Children should be protected from "terrifying" Father Christmas, shielded from "alarming" pantomimes and encouraged not to send wasteful Christmas cards, a Government website has advised teachers.
When arranging Christmas parties in schools, teachers should also avoid arranging games of a competitive nature so that no child feels they have "underperformed", the website said.
The advice, on the Teachernet website developed by the Department of Education as a resource for teachers, covered all aspects of arranging a festive party in school.
It said: "For very young children, Father Christmas can be terrifying, and if you are planning a visit from Santa, you'll need to make sure that fearful children are near an exit. Trips to the pantomime can cause alarm, so the same planning applies."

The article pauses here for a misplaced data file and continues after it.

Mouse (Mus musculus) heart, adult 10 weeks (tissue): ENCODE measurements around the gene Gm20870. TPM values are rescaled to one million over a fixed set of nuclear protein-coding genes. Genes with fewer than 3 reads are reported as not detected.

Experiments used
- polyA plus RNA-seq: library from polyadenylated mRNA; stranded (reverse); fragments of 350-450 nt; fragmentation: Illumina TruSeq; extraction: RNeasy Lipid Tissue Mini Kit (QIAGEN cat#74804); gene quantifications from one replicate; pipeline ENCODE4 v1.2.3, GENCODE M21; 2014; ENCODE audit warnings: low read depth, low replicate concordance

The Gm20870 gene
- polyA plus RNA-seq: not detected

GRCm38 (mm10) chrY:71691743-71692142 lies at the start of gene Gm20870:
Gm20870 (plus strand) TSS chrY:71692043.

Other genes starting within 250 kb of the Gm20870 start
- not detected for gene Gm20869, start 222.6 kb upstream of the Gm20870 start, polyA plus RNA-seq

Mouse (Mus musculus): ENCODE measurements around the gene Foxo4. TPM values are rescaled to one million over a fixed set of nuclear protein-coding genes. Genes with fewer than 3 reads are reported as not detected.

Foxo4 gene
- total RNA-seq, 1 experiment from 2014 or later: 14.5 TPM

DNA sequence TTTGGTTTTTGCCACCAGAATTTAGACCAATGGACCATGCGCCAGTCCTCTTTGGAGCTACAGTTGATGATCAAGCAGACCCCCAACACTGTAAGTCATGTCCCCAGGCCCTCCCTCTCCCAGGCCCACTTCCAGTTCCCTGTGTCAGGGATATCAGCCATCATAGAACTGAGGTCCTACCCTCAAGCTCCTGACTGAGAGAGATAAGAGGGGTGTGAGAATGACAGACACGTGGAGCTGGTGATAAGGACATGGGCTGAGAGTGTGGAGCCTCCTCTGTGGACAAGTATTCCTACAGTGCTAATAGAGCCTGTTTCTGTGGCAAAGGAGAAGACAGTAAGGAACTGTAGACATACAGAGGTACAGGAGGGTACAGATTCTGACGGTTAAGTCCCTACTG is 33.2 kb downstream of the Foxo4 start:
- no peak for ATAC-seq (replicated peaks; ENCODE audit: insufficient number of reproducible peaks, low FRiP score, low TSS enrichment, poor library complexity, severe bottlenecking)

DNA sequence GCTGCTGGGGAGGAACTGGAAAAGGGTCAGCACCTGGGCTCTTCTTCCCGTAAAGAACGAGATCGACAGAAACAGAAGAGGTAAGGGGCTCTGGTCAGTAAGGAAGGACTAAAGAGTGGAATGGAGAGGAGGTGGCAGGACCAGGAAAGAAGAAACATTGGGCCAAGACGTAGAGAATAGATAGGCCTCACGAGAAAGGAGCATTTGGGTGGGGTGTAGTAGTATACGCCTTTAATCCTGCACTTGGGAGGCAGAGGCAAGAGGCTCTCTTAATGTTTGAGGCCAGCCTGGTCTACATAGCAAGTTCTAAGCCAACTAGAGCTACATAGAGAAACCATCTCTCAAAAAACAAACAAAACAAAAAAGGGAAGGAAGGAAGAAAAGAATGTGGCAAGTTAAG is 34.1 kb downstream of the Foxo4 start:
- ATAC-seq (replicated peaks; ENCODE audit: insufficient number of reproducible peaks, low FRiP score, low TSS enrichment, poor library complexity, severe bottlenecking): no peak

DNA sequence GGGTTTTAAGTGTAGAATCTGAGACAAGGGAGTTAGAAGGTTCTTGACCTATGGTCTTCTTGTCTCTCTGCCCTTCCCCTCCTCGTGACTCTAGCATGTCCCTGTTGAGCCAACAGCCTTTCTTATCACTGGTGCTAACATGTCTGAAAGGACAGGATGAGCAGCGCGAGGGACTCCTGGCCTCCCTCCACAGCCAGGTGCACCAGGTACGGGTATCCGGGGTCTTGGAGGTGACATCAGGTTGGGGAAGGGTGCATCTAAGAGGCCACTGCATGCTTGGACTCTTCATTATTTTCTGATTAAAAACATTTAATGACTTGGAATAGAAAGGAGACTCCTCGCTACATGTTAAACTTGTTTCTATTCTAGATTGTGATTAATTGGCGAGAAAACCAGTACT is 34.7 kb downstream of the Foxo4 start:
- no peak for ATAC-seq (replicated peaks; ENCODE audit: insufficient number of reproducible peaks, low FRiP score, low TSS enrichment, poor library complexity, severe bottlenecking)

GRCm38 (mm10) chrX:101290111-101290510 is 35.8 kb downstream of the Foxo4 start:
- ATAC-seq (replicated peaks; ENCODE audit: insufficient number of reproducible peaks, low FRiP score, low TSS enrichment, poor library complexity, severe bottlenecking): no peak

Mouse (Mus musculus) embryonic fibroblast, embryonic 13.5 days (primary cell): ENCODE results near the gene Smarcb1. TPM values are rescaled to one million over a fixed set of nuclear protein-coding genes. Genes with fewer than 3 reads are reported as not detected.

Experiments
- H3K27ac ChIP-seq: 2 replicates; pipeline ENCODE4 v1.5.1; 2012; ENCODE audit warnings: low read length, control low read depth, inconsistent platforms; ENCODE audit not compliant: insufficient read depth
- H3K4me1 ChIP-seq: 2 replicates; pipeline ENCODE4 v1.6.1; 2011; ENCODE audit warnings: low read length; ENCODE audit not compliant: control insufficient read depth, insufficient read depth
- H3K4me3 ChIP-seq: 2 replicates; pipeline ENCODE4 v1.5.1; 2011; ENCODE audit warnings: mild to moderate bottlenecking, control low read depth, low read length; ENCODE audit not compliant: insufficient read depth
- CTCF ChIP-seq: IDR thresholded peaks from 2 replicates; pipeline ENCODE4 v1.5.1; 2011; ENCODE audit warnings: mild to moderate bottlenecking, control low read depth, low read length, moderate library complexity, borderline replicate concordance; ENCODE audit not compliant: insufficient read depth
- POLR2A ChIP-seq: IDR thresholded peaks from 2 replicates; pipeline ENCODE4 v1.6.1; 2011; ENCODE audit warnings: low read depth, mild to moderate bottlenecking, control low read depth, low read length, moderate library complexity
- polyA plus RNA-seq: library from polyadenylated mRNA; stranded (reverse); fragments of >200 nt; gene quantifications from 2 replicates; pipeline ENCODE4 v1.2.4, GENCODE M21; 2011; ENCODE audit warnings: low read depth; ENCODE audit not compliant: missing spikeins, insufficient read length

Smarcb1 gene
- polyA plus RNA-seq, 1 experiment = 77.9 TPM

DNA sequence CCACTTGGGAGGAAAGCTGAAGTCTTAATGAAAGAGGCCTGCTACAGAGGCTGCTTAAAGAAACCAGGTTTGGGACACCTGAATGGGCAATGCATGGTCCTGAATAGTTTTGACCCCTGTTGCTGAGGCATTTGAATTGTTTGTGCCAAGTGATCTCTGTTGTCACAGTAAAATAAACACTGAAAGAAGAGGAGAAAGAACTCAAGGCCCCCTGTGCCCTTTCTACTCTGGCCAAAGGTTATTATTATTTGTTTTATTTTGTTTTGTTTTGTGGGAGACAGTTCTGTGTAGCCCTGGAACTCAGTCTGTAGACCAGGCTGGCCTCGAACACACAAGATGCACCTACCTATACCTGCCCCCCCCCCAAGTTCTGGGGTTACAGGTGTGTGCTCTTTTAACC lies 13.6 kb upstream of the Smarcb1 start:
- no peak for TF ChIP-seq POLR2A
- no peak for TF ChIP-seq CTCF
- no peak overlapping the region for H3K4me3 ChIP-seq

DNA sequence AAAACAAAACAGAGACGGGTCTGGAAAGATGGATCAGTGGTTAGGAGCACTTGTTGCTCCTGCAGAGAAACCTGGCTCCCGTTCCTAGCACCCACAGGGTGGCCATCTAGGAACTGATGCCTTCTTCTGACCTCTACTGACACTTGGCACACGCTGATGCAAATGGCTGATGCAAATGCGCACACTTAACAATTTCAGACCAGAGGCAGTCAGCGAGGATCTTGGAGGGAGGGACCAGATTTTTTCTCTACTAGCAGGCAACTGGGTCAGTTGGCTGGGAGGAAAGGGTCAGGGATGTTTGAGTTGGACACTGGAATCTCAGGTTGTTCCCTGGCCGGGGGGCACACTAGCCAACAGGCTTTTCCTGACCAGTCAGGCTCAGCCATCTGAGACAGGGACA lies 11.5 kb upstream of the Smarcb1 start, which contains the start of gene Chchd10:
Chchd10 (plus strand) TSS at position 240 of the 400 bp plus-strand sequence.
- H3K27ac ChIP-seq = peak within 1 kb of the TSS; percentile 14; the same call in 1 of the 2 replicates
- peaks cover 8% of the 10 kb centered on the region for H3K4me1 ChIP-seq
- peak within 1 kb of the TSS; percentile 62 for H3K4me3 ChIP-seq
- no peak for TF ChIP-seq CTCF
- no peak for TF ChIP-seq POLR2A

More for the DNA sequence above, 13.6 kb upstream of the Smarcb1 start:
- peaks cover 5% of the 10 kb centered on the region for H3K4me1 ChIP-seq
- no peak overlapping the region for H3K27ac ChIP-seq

In separate advice on Christmas giving, teachers are told that children should be discouraged from sending Christmas cards to fellow pupils because they are a waste of paper.
The advice suggested that head teachers hold school assemblies, called "The aftermath of Christmas", in which children act out opening presents and advent calendars and then throw the packaging on the floor to highlight the waste of paper at Christmas.
The site also suggested a list of non-competitive games to replace traditional games like pass-the-parcel, which it said can cause "anxieties" in the children who do not win.
"If you do have games with winners, make sure that all children are given an opportunity to succeed where possible," the advice read.
Monday, December 12, 2005
More folly from the UK
Via the Telegraph: